Shroud of Turin Facts

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The Image of Edessa

Historians have long known about an ancient cloth said to bear an image of Jesus known as the Image of Edessa, the Edessa Cloth, and later in the Byzantine era as the Holy Mandylion.

Edessa was a cosmopolitan city in Jesus’ day and one of the cities were Christian communities developed early as they did in Antioch. Edessa, now the city of Urfa in modern day Turkey, is situated about 400 miles north of Jerusalem. We can be quite confident that this ancient cloth, which disappeared during the sacking of Constantinople in 1204 by knights of the Fourth Crusade, is the Shroud of Turin.

Legend has it that the cloth was brought to King Abgar V Ouchama of Edessa (13 - 50 CE) by one of Jesus’ disciples known to us as Thaddeus Jude (Addai). We know of this legend from Eusebius of Caesarea’s early fourth century Ecclesiastical History. Therein, we learn of a now lost document once in Edessa’s archives purportedly written by King Abgar V and delivered to Jesus by an envoy named Ananias. Abgar, supposedly, asked Jesus to come to Edessa and to cure him of leprosy. Eusebius’ history reports that the Apostle Thomas did send Thaddeus Jude sometime after Jesus’ death and that he founded a church in Edessa. Historians are highly critical of this legend since Eusebius’s history includes, as elements of the letter, references from the Gospels, which were written later, as well as theological concepts, which were developed later. It also must be pointed out that Eusebius makes no mention of the cloth.

Another Syrian manuscript, the Doctrine of Addai, fills in some gaps. According to this document, which also mentions the letter, Ananias painted a portrait of Jesus "with choice pigments." A later document, the Acts of the Holy Apostle Thaddeus, written in the early part of the sixth century, adds more detail. It suggests that the image was formed when Jesus wiped his face on the linen cloth and it refers to the Edessa Cloth as a tetradiplon. We can only assume that this is all legend. But from this material we can gather three very important clues:

  1. The cloth arrived in Edessa.
  2. The image on the cloth is recognized to be unique in that the images were described as painted with choice pigments or formed when Jesus wiped his face on the linen cloth.
  3. The cloth is described as a tetradiplon, which means doubled in fours. When folded thus, only the face from the Shroud will be visible.

Regardless of how the image-bearing cloth arrived in Edessa, it was discovered in the early sixth century concealed behind some stones above one of the city gates. It was a practice in ancient cities of this area to mount a stone tile with a picture of some favored deity above the city’s main gate. It may be that the Image of Edessa was simply stored behind such a tile as suggested by some Byzantine iconography. It could well have been that because of severe floods, to which Edessa was very prone; the cloth was placed high in the city’s walls for protection. There is also the very real possibility that it was hidden to protect it from invaders or to protect it during times of Christian persecutions. We know that during the many persecutions of the first three centuries, valuable relics, writings, and ceremonial items of the church were routinely destroyed. There is evidence of local persecutions in Edessa as early as the latter part of the first century and of Roman persecutions that persisted until the time of Emperor Constantine. If, in fact, the cloth was taken to Edessa in the earlier part of the first century, it might have been hidden for protection as early as the reign of Ma’nu VI, Abgar’s son, who is thought to have reverted to paganism.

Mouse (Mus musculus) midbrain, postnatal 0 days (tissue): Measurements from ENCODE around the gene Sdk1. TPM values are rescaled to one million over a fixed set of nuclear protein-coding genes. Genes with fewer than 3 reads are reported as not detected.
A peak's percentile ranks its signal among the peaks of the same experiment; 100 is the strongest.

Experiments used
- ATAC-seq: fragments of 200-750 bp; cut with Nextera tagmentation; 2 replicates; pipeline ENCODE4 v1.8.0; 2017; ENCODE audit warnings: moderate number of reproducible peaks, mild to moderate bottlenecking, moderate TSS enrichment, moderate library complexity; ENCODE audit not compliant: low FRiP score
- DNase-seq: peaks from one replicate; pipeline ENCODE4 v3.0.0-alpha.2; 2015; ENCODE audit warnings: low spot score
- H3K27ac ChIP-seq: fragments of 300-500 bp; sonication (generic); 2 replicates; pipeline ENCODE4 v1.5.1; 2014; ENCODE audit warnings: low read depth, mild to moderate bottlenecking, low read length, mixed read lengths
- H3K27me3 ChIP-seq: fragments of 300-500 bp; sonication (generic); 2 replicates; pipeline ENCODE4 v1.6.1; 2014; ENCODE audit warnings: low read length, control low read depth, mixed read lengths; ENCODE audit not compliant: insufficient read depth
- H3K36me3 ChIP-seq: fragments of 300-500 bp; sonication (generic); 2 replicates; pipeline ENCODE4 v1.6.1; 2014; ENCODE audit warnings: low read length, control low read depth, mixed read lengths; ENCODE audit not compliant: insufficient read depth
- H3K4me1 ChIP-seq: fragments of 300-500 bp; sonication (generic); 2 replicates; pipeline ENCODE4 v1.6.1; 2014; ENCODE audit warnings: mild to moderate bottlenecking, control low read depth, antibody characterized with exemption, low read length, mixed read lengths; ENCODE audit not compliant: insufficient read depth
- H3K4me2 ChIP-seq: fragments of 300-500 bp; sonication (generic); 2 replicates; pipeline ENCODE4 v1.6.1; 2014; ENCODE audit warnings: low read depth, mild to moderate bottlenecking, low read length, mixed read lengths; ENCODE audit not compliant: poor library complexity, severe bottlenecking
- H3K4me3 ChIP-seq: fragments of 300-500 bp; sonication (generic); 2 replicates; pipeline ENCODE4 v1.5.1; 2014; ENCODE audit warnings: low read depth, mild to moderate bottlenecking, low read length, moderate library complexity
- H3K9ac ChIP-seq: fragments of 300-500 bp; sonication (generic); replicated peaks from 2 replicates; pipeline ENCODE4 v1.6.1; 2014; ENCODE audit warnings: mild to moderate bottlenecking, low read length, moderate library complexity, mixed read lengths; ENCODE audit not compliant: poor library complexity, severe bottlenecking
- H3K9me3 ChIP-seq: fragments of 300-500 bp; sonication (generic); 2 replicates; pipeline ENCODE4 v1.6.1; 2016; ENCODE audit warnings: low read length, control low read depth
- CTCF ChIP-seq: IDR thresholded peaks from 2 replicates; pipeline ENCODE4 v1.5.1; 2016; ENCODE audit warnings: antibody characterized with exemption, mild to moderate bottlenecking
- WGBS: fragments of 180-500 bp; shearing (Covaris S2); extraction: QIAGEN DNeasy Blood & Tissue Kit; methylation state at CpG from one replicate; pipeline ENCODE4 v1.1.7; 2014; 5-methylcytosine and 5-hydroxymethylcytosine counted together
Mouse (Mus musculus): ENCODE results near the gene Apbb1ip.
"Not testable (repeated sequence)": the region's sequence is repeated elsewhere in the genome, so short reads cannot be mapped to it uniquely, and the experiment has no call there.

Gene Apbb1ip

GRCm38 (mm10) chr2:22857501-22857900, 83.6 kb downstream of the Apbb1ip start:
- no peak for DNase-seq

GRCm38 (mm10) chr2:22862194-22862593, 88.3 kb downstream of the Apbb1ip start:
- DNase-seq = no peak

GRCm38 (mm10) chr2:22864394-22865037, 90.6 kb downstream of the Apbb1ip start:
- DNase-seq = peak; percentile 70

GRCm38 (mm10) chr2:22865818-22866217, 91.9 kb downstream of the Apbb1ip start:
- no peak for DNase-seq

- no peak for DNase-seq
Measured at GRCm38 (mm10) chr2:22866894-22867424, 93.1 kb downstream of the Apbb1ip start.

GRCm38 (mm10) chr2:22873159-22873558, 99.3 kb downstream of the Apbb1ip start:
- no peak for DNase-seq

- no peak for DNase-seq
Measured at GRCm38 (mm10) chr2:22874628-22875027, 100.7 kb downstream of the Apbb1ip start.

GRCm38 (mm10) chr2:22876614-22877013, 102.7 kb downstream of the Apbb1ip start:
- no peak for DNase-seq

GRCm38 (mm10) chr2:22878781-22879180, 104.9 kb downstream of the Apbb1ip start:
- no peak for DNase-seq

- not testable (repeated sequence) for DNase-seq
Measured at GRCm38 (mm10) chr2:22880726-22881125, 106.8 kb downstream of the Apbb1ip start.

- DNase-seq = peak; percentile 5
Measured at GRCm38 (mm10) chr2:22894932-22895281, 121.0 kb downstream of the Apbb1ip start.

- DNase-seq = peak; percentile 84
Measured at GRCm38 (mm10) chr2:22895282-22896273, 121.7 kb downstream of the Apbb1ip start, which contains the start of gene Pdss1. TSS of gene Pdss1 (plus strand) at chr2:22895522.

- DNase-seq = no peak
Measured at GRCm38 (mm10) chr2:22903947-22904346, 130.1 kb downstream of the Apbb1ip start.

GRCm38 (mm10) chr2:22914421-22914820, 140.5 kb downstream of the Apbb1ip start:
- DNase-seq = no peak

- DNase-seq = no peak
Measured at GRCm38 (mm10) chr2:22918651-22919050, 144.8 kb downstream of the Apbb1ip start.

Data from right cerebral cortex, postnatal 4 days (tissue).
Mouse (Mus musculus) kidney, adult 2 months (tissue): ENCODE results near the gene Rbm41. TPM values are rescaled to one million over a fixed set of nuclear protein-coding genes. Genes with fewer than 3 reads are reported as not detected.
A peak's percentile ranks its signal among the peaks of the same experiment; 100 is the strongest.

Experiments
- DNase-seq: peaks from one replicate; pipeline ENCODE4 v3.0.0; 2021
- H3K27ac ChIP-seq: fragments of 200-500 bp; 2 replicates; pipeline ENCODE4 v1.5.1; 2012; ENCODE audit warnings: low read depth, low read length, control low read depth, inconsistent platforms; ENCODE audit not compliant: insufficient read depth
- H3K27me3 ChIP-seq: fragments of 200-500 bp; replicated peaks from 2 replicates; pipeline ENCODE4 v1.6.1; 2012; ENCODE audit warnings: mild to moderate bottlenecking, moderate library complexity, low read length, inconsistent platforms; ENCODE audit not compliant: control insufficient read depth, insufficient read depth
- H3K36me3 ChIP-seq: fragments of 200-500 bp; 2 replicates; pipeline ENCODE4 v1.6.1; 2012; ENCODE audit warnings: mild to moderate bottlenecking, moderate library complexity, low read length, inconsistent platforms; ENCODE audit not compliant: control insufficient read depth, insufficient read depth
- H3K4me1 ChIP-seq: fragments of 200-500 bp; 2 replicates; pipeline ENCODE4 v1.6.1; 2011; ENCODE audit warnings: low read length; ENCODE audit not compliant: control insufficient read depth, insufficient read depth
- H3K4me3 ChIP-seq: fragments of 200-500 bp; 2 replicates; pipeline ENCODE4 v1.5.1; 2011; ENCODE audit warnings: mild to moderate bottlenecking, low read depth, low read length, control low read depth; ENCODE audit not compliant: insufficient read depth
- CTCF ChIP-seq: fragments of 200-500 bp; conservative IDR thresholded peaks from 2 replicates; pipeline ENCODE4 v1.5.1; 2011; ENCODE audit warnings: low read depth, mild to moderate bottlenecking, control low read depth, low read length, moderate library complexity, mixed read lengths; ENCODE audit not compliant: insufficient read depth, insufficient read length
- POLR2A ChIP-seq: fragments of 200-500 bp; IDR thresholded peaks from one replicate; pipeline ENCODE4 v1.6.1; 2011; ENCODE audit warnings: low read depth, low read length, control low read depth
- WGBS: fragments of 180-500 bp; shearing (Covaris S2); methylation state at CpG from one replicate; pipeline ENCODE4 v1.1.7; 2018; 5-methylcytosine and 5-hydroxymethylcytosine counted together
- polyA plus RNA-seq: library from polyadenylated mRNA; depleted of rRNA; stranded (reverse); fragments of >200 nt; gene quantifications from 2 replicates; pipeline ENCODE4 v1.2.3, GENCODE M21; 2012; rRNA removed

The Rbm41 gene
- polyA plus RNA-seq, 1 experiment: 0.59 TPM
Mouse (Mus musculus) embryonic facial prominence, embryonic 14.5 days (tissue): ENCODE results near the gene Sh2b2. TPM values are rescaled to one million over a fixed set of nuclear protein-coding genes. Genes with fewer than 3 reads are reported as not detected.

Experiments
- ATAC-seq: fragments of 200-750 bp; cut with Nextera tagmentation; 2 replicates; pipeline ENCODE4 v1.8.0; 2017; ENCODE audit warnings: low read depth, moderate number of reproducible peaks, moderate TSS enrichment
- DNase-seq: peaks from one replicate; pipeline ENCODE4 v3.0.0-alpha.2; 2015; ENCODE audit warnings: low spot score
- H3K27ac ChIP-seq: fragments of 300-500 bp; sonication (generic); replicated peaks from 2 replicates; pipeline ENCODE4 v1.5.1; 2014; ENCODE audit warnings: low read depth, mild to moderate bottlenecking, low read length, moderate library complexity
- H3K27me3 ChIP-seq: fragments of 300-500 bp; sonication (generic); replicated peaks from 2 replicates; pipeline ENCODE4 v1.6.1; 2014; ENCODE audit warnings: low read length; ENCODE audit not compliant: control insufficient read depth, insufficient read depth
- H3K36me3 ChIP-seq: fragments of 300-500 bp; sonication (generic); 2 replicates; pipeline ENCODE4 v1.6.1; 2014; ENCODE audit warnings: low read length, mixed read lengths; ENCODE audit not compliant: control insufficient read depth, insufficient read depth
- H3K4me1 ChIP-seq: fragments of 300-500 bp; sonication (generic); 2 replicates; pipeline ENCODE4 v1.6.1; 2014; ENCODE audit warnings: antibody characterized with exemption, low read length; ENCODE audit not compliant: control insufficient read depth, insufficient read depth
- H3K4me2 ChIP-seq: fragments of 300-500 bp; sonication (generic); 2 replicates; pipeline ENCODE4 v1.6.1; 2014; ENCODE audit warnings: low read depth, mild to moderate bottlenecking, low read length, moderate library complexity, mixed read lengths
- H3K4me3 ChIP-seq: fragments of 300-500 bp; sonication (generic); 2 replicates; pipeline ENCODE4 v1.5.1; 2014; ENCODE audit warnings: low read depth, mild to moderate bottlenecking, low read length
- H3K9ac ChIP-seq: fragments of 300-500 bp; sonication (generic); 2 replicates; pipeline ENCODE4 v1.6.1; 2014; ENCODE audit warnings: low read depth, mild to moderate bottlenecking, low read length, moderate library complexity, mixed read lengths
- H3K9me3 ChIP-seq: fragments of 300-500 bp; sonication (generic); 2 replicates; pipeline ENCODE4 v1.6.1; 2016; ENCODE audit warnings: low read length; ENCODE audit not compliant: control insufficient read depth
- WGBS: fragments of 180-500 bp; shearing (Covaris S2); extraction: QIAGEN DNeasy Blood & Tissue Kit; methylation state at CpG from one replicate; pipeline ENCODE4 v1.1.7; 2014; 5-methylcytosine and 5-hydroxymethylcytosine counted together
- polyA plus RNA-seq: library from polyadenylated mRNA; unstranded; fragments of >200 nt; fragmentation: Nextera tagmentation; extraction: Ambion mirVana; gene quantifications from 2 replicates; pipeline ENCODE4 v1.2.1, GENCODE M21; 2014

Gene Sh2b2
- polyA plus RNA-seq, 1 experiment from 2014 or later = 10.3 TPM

What is not legend, nor speculation, is that the cloth, with an image of what was then believed to be a true and miraculous facial image of Jesus - described as a divinely wrought image and an image not made by hand - was found in the walls of the city in the sixth century. During repairs of the city walls in 525 CE, or more likely, during a Persian invasion of the city in 544 CE, the cloth was rediscovered and placed in a church built especially for it. It was, to the people of Edessa, the lost cloth of the "legend." In the late sixth century, Evagrius Scholasticus’ Ecclesiastical History mentions that Edessa was protected by a "divinely wrought portrait" (acheiropoietis) sent by Jesus to Abgar. In 730 CE, St. John Damascene in On Holy Images describes the cloth as a himation, which is translated as an oblong cloth or grave cloth. This may be the first mention, among extant documents, of it being a grave cloth.

For a bigger picture see: Image of Edessa

  The scientific study of the Turin shroud is like a microcosm of the scientific search for God: it does more to inflame any debate than settle it.”

  And yet, the shroud is a remarkable artefact, one of the few religious relics to have a justifiably mythical status.

  It is simply not known how the ghostly image of a serene, bearded man was made.”

Scientist-Journalist Philip Ball
Nature, January 2005

Nature, that most prestigious of scientific journals, that once had bragging rights to claim that the Shroud was fake, responding to new, peer-reviewed studies that discredit the carbon 14 dating and show that the Shroud could be authentic.


  1. The Shroud of Turin is certainly much older than the now discredited radiocarbon date of 1260-1390. It is at least twice as old and it could be 2000 years old.  FACTS
  2. Though no one knows how it was made, the image is a selective caramel-like darkening of an otherwise clear coating of starch fractions and various saccharides.  FACTS
  3. The blood is real blood.  FACTS
  4. Much of what we think we see in the image is an optical illusion FACTS

Shroud of Turin Facts Check: 2005 Facts